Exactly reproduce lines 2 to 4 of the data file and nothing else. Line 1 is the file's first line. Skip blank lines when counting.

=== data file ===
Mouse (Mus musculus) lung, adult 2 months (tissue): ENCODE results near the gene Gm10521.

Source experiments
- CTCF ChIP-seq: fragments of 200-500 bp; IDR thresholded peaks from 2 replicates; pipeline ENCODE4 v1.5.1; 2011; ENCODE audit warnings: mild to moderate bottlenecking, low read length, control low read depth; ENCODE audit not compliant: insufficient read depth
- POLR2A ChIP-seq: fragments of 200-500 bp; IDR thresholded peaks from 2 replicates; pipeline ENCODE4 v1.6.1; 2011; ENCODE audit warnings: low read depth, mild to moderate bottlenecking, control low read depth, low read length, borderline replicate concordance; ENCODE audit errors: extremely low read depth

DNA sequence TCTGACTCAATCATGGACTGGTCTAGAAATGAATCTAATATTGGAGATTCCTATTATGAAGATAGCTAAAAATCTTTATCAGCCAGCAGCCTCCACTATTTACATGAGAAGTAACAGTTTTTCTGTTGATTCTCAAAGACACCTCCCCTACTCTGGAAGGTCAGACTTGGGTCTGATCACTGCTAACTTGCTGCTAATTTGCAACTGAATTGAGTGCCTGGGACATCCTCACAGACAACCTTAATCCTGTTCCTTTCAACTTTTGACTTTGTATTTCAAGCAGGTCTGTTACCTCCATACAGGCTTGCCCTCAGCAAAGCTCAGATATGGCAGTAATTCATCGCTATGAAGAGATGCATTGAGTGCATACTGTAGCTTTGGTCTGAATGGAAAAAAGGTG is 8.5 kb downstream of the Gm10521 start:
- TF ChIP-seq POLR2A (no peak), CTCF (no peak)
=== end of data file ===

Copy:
Source experiments
- CTCF ChIP-seq: fragments of 200-500 bp; IDR thresholded peaks from 2 replicates; pipeline ENCODE4 v1.5.1; 2011; ENCODE audit warnings: mild to moderate bottlenecking, low read length, control low read depth; ENCODE audit not compliant: insufficient read depth
- POLR2A ChIP-seq: fragments of 200-500 bp; IDR thresholded peaks from 2 replicates; pipeline ENCODE4 v1.6.1; 2011; ENCODE audit warnings: low read depth, mild to moderate bottlenecking, control low read depth, low read length, borderline replicate concordance; ENCODE audit errors: extremely low read depth